Alaska is a popular subject these days, courtesy of you-know-who, so maybe this book, set in rural Alaska, will ride the wave of Alaska-love, especially if Sarah Palin happens to become Vice President of the United States.
Unfortunately, this verse novel didn’t do much for me. Diamond Willow is a twelve year old part-Athabascan girl: “In the middle of my family in the middle of a middle-size town in the middle of Alaska, you will find middle-size, middle-kid, me.” She finds it difficult to make friends, and her father’s dogs are her best friends.
“Most of the story is told in diamond-shaped poems, with a hidden message printed in darker ink at the center of each one.” I found this layout gimmicky and distracting. I would start reading the diamond-shaped poem on a page, and then get distracted by the bold print “message”, and then have to go back and start reading the page all over again to get the gist of the plot. It was not an effective way to read a story.
Then there was the reincarnation/ancestor guides aspect of the story which was also not my cup of tea. If you like or believe that sort of thing, Diamond Willow might be just the book for you. If not, then not.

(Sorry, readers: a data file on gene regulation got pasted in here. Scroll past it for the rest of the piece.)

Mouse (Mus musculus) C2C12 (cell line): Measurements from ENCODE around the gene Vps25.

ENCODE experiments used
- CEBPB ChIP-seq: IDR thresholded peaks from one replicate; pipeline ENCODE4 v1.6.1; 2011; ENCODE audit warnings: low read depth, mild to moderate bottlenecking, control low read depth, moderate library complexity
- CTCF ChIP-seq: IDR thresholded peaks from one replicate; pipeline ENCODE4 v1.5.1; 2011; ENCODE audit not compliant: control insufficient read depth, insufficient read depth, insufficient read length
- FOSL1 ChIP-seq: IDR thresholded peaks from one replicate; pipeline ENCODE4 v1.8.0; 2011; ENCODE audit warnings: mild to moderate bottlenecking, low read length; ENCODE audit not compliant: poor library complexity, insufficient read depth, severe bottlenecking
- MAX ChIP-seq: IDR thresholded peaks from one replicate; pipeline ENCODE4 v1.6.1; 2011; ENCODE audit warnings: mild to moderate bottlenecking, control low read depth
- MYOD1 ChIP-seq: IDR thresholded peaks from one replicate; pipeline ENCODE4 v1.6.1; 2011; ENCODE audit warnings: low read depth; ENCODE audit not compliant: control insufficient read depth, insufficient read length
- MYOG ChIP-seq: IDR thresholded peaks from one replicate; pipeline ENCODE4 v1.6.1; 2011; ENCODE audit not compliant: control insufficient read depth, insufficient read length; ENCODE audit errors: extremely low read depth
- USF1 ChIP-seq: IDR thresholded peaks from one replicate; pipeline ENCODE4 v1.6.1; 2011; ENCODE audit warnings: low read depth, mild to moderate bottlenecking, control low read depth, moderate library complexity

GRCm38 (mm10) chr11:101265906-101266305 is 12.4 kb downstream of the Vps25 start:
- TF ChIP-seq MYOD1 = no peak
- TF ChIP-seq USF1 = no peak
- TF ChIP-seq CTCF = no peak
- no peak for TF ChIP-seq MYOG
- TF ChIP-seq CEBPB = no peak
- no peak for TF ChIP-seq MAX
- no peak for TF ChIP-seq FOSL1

And other bloggers say:
Jennifer Schulz at The Kiddosphere@Farquier: “Diamond Willow is not a book that will appeal to a broad audience; for those that enjoy quiet and thoughtful reads, it will be a memorable experience.”
Bill at Literate Lives: “The story is filled with fantastic language and description. Helen Frost has captured the drama and teen angst of middle school in very few words.”
Fuse 8: “Diamond Willow aims younger than Frost’s usual teenaged fare. Examining the relationship between a girl and her sled dog, Frost combines her standard intelligent wordplay with a story that will catch in the throats of dog lovers and people lovers alike.”